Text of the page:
The competition among cross-device providers is no longer a one, two or even three-horse race, but looks more like a mad steeplechase with 20 animals of various sorts, including thoroughbreds, rabbits and perhaps snakes. The biggest consumer platforms, like Facebook and Google, are often given the best odds, but some dark horses are moving up in the pack.
One such horse is Adobe, which is hard at work on its own cross-device ID that will take the form of a data-sharing cooperative among customers, AdExchanger has learned.
Adobe has begun actively recruiting co-op members, ahead of a beta release scheduled for November. By Q2 2016 the company hopes to be in-market with a solution, which will be baked into its Marketing Cloud products and perhaps some third-party platforms.
Speaking to a group of 30 customers and partners on a June 24 conference call, Adobe's privacy product manager Vinay Goel said, "Adobe is [asking you to] grant Adobe the right to use anonymous authentication data as well as HTTP header information to build cross-device links. We are asking permission to use some of your anonymous data to build both a declared graph as well as a stitched graph to help fill in for situations where a consumer might not have signed in on a particular device."
On its conference call last month, Adobe execs claimed the company's device graph has the potential to link up 45% of all consumer mobile devices in the US and Canada. If it pulls that off, co-op participants using Adobe's four key Marketing Cloud products – Audience Manager (data-management platform), Analytics, Target (site personalization engine) and Media Optimizer (demand-side platform) – would see dramatic improvements in measurement and targeting as a result of unified consumer profiles. Adobe says there are some lesser use cases as well, such as improvements in A/B testing.
"We think we have a differentiated offering here from a deterministic scale point of view," Adobe's identity czar, Asa Whillock, told participants on the call. "The model that we're putting forward of a cross-device cooperative… is saying, OK, if we can collect the data that we steward and offer that back to our customers, we have the ability to offer 45% coverage across the US and Canada."
But Adobe's data co-op is far from a slam dunk, especially when it comes to privacy compliance.
Since Adobe lacks direct consumer relationships of its own, it can only obtain device linkages by partnering with customers that have those authenticated relationships – hence the co-op structure. But several of those prospective co-op members are pushing back against the deal's privacy underpinnings, including what they see as an inadequate system for tracking opt-outs from Adobe's device graph.
Adobe has put several mechanisms in place to head off privacy concerns around the co-op. First, the company is requiring all co-op members to disclose their participation in Adobe's program in their privacy policies. Second, Adobe says it will list all participating companies in a website about the program. Third, it will specify data use policies with its customers in new contractual language designed to protect both Adobe and its co-op members.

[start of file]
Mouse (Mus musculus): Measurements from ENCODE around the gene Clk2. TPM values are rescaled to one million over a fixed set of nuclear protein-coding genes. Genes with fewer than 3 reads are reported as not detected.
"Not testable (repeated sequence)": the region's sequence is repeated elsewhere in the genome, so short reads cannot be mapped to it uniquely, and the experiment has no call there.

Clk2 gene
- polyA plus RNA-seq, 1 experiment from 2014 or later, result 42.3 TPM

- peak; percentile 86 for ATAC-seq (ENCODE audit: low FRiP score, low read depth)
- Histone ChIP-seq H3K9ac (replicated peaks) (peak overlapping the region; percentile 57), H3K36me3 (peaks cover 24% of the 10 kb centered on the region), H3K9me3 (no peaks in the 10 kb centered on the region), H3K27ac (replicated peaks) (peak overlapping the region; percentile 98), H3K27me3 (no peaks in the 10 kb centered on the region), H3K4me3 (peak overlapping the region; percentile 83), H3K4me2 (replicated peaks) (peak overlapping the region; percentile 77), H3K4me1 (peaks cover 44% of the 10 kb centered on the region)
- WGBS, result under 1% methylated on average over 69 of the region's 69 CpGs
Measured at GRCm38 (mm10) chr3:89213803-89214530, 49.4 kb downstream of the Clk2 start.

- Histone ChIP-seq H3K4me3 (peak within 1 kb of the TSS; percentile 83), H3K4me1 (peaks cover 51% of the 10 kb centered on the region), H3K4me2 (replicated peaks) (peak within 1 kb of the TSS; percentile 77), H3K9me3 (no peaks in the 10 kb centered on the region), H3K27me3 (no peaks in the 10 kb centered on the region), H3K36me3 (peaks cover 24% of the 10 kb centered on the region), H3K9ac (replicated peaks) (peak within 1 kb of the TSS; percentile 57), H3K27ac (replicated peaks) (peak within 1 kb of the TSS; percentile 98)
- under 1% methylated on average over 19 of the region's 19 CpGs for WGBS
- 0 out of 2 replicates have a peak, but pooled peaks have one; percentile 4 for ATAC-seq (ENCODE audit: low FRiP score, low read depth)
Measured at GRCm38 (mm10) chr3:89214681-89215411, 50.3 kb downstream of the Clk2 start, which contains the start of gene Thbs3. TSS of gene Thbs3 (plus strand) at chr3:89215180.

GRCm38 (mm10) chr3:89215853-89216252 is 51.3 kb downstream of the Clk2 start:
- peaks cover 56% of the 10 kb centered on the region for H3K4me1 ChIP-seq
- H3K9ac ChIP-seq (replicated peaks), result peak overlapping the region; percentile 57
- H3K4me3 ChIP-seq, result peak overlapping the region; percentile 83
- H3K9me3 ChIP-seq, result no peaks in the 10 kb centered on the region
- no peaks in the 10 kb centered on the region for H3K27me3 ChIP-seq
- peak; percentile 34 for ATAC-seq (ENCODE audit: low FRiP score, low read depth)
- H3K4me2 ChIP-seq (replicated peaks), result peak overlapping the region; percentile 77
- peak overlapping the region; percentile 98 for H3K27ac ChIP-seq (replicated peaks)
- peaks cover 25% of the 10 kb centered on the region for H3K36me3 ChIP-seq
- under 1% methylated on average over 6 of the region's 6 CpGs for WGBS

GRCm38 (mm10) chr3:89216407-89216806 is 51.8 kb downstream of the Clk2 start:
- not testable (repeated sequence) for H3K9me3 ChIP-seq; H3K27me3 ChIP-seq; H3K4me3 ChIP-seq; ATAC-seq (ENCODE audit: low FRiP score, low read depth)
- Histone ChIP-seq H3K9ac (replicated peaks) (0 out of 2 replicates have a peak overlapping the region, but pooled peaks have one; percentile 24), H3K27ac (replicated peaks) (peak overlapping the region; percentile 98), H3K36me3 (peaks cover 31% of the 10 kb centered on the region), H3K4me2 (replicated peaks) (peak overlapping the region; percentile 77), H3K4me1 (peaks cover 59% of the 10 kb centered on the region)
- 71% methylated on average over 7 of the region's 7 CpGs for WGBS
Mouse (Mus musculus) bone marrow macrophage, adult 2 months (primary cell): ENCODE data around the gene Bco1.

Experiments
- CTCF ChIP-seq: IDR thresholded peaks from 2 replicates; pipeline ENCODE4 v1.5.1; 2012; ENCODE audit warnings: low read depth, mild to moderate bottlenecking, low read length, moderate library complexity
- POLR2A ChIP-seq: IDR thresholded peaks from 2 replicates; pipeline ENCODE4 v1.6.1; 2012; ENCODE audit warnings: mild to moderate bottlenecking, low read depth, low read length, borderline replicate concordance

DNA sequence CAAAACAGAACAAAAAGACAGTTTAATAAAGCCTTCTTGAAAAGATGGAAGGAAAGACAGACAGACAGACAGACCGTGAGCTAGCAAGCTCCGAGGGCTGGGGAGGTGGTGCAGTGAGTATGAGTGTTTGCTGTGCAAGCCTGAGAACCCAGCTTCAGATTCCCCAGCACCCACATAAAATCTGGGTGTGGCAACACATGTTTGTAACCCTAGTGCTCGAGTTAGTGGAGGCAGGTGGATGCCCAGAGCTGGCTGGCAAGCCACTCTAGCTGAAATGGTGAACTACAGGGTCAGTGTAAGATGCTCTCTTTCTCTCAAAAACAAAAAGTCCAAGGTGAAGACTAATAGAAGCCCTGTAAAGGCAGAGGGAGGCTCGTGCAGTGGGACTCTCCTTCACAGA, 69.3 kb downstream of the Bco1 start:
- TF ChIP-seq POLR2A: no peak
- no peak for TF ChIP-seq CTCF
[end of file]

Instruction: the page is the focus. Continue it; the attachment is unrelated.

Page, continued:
Finally, the company will offer a centralized opt-out tool that will provide users with visibility into the devices that have been linked to him or her.
"This addresses one of the key complaints regulators have," Goel said. "We are showing consumers: Here is what we have."
But the opt-out function, seemingly the most forward-thinking aspect of the program, has sparked serious concerns for many prospective co-op members. That's because, as with other tracking systems, Adobe requires the use of a cookie to "remember" that a user has declined to participate. It's one of the ironies of Internet tracking systems: If a user opts out and then clears her cookies, the opt-out is then forgotten and the user will again be tracked across devices.
The same problem applies to other opt-out systems, including those run by the Digital Advertising Alliance and TRUSTe.
But for some marketers considering joining the co-op, this could be a deal breaker.
"The risk for everybody is the user perception," said one person on the call. "On sites where you're logging on, the consumer has a natural expectation that, 'You know me. I've told you that I'm opting out.'"
Said another: "I like the idea of the co-op, but it seems like the opt-out option is kind of flawed."
"If I'm a customer coming to our site, I can see that being misleading," said a third. "If you clear your cookies, and then the consumer comes and sees that they are being targeted and profiled again, that could be infuriating."
Adobe executives on the call acknowledged the concerns, and pledged to "bring that feedback back to our engineers."
It may be that privacy concerns will topple Adobe's efforts, but many marketers will be rooting for the company as it seeks to develop a viable standalone alternative to the cross-device ID systems already on offer from Facebook and Google.
Facebook, of course, was first to market with its cross-device graph when it released its rebuilt Atlas ad server product in the fall of 2014. Google followed with its own cross-device tracking system, based in part on deterministic data (i.e., authenticated log-ins). But marketers see imperfections with those solutions, since for privacy reasons neither will pass back user-level IDs that customers could then use to measure and optimize campaigns within their data-management platform or demand-side platform of choice.
As of yet, no pure buy-side ad platform company has unveiled a cross-device measurement system pegged to authenticated audience data, but that may change next year if Adobe can make its case.
Adobe declined to comment for this story.